Taking Exception: The Delusion of Democratic Rescue

Arthur Silber continues to blaze away with posts to which nothing can be added except this admonition: go and read. In his latest, Songs of Death, he does what every visionary does: tells us truths that we have not yet heard -- or do not want to hear. In this case, it's the bitter pill that the Democratic heroes coming to rescue us from Bush will in fact perpetuate, with remarkable fidelity, the brutal policies of loot and dominion that the present Administration has championed so brazenly. For proof of this, Silber offers us the Democratic heroes' own words -- and damning stuff it is, too, from Hillary Clinton's public musing about "offensive military action against Iran" (not defensive action, but good old Bush-style "pre-emptive" aggression, as Silber notes) to Barack Obama's recent commitment to maintain the American Empire in all its overwhelming military glory, while affirming -- what else? -- that "we must never take the military option off the table" when dealing with Iran.

Silber delves deeply into the long-standing, bipartisan imperial hubris that underlies the common foreign policy of Bush, Obama and Clinton. Again, his analysis needs to be read in full, but this brief clip cuts to the heart of our political reality:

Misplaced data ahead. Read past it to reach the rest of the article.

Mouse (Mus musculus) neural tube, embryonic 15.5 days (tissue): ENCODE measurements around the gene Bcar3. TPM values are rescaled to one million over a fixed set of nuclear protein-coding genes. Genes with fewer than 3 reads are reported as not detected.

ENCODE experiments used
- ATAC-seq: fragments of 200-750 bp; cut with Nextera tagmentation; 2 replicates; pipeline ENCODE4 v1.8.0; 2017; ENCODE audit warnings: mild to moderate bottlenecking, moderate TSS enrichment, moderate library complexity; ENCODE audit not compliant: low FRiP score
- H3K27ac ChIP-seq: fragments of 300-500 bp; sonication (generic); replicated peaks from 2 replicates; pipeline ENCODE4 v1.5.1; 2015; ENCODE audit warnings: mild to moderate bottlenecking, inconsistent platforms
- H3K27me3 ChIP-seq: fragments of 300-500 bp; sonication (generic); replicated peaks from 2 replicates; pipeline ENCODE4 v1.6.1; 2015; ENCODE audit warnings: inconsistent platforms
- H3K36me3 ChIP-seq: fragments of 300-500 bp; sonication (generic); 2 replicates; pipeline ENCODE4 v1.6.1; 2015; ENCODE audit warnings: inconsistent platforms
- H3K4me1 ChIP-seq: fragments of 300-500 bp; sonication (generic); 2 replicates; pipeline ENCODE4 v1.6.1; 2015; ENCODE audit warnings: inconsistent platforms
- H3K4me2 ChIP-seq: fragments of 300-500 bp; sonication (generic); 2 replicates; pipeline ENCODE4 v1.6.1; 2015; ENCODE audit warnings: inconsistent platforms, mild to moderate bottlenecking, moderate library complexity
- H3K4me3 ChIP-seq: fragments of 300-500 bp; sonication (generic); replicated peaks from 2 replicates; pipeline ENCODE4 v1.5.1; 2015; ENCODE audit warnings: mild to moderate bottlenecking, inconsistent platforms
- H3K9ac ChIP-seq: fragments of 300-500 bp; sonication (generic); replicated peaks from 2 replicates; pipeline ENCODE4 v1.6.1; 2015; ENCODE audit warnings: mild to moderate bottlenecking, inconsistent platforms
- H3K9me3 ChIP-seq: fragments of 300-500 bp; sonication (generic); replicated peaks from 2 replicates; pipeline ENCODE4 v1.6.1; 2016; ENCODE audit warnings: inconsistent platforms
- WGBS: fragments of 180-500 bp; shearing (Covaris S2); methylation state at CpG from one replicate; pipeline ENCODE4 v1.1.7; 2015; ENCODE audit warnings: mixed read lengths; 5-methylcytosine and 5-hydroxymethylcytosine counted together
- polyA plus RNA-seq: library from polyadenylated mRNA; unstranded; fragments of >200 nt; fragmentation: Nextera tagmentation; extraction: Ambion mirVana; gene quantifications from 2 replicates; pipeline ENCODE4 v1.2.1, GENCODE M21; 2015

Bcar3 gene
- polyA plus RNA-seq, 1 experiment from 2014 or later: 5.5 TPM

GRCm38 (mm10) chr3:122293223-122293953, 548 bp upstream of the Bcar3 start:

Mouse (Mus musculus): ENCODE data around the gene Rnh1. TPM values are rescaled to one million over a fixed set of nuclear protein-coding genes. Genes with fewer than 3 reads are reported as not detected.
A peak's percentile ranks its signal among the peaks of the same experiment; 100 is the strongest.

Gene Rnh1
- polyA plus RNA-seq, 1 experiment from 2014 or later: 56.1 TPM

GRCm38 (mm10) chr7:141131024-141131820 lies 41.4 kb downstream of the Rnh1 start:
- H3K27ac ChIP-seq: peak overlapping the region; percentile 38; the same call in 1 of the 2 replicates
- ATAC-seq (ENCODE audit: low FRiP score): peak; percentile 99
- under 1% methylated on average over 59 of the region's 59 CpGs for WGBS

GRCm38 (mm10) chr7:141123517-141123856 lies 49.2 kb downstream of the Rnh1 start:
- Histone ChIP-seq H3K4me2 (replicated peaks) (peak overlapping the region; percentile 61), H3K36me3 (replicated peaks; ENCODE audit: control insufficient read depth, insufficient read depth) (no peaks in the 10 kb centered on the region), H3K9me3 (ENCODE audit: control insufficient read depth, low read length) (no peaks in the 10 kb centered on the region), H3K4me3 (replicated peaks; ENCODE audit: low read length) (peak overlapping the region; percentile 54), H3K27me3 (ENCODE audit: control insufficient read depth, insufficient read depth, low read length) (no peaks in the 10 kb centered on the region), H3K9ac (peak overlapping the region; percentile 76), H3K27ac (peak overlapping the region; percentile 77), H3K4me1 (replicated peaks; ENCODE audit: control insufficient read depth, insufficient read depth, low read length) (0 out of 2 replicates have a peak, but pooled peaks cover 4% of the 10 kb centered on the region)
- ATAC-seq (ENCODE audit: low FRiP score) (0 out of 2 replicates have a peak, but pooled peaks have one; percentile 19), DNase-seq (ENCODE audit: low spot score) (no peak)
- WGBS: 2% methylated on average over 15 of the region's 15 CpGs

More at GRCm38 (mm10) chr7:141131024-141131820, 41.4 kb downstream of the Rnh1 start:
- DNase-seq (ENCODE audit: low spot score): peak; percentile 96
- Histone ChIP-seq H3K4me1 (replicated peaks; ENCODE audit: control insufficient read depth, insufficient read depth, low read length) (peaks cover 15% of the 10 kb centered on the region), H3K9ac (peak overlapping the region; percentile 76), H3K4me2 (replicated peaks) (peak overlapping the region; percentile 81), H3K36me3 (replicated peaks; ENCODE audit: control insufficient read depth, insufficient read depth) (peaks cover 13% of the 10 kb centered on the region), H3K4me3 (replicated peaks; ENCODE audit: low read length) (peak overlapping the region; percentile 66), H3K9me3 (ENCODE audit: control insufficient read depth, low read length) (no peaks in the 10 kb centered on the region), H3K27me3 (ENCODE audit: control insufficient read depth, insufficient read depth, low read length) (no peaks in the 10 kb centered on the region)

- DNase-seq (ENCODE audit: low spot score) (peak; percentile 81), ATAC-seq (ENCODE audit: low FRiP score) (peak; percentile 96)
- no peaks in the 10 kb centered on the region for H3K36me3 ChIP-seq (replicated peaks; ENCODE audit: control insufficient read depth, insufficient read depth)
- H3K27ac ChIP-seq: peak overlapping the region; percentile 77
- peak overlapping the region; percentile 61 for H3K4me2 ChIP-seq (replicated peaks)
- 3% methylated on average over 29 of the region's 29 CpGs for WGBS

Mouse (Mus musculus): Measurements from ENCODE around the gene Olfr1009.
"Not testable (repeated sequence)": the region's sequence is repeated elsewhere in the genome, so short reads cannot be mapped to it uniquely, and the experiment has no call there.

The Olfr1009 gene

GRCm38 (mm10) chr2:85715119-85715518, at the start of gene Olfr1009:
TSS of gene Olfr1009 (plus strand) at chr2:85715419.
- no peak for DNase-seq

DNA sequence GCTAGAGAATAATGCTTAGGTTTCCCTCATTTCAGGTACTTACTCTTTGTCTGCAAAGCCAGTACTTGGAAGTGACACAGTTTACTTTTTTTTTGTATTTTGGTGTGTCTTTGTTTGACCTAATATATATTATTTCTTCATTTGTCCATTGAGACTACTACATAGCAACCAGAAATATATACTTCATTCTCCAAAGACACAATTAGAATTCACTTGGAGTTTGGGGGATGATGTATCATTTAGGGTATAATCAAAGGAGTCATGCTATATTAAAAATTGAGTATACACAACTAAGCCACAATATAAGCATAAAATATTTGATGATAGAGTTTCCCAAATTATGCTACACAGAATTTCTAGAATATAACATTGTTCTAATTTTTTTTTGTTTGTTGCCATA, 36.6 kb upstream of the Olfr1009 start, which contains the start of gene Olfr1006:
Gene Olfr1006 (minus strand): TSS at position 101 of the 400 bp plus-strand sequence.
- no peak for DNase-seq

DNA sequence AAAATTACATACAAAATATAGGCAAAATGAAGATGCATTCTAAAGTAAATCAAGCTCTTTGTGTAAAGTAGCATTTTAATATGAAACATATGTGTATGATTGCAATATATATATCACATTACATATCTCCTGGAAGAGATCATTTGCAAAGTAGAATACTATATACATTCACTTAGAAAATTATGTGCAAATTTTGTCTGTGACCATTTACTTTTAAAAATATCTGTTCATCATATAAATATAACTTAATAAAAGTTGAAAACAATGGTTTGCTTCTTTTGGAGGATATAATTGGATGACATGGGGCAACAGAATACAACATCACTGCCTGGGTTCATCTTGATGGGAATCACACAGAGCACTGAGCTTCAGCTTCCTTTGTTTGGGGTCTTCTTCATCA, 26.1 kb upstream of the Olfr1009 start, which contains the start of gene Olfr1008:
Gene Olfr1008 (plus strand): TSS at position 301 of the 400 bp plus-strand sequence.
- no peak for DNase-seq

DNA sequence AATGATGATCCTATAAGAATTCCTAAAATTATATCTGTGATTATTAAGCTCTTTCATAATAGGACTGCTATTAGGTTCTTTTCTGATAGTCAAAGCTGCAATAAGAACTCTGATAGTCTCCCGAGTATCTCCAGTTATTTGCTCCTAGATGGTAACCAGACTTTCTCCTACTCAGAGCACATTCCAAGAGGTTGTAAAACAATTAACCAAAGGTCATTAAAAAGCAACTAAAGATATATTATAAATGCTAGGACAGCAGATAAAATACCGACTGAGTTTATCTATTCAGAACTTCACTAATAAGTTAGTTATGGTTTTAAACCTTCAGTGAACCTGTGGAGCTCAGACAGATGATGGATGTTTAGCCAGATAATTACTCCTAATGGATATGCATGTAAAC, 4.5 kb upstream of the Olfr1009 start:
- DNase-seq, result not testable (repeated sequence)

...every great civilization of the past has, in some form, made claims like those made by "American exceptionalism." Their time came and went, as will ours. But as I recently observed, our ignorance is close to perfect: we have rendered ourselves incapable of grasping the past, the present or the future. Understanding developments over broad historic periods is a task for which we are singularly unsuited, and our sole concern remains today and tomorrow, and at most the next election. In addition, to talk accurately and sensibly about such matters flatters the vanity of neither the political class nor Americans more generally. Even though it is the truth, no one wants to hear: "The United States represented a revolutionary and glorious political development at its founding. But the original principles upon which this nation rested began to be seriously eroded only one hundred years later, and today they are all but vanished. Unless we again radically alter our path, we are headed to the trash heap of history, like every nation of once great achievement before us." Such views need not apply: they will not garner large campaign contributions, they will not lead to speaking engagements, and they will certainly not get you to the White House.